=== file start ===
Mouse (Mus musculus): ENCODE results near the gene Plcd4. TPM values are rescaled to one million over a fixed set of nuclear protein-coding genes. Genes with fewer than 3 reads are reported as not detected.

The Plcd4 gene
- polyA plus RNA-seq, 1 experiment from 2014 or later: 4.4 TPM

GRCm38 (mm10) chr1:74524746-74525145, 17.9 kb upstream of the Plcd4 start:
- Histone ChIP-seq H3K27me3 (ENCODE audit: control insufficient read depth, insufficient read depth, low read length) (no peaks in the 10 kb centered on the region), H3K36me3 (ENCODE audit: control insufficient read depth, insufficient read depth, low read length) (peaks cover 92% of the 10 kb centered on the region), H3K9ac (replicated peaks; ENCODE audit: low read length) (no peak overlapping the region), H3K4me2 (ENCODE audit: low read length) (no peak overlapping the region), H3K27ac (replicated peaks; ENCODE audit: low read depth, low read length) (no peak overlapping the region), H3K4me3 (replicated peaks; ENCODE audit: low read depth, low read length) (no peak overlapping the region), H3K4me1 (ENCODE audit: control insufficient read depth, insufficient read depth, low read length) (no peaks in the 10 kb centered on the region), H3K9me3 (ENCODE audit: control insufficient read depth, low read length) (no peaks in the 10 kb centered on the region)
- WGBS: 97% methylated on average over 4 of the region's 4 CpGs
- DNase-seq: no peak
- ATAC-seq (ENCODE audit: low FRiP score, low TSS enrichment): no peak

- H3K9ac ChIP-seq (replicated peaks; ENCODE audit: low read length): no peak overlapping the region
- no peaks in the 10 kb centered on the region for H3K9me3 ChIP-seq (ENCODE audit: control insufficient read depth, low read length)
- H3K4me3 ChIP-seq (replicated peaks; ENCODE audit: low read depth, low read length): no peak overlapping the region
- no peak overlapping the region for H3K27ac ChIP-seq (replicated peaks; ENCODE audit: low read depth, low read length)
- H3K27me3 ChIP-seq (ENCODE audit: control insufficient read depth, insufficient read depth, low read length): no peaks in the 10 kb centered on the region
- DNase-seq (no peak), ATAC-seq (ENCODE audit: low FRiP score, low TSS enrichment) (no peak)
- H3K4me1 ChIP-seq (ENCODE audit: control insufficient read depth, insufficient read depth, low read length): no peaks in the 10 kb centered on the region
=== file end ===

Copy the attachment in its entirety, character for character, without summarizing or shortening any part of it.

Mouse (Mus musculus): ENCODE results near the gene Plcd4. TPM values are rescaled to one million over a fixed set of nuclear protein-coding genes. Genes with fewer than 3 reads are reported as not detected.

The Plcd4 gene
- polyA plus RNA-seq, 1 experiment from 2014 or later: 4.4 TPM

GRCm38 (mm10) chr1:74524746-74525145, 17.9 kb upstream of the Plcd4 start:
- Histone ChIP-seq H3K27me3 (ENCODE audit: control insufficient read depth, insufficient read depth, low read length) (no peaks in the 10 kb centered on the region), H3K36me3 (ENCODE audit: control insufficient read depth, insufficient read depth, low read length) (peaks cover 92% of the 10 kb centered on the region), H3K9ac (replicated peaks; ENCODE audit: low read length) (no peak overlapping the region), H3K4me2 (ENCODE audit: low read length) (no peak overlapping the region), H3K27ac (replicated peaks; ENCODE audit: low read depth, low read length) (no peak overlapping the region), H3K4me3 (replicated peaks; ENCODE audit: low read depth, low read length) (no peak overlapping the region), H3K4me1 (ENCODE audit: control insufficient read depth, insufficient read depth, low read length) (no peaks in the 10 kb centered on the region), H3K9me3 (ENCODE audit: control insufficient read depth, low read length) (no peaks in the 10 kb centered on the region)
- WGBS: 97% methylated on average over 4 of the region's 4 CpGs
- DNase-seq: no peak
- ATAC-seq (ENCODE audit: low FRiP score, low TSS enrichment): no peak

- H3K9ac ChIP-seq (replicated peaks; ENCODE audit: low read length): no peak overlapping the region
- no peaks in the 10 kb centered on the region for H3K9me3 ChIP-seq (ENCODE audit: control insufficient read depth, low read length)
- H3K4me3 ChIP-seq (replicated peaks; ENCODE audit: low read depth, low read length): no peak overlapping the region
- no peak overlapping the region for H3K27ac ChIP-seq (replicated peaks; ENCODE audit: low read depth, low read length)
- H3K27me3 ChIP-seq (ENCODE audit: control insufficient read depth, insufficient read depth, low read length): no peaks in the 10 kb centered on the region
- DNase-seq (no peak), ATAC-seq (ENCODE audit: low FRiP score, low TSS enrichment) (no peak)
- H3K4me1 ChIP-seq (ENCODE audit: control insufficient read depth, insufficient read depth, low read length): no peaks in the 10 kb centered on the region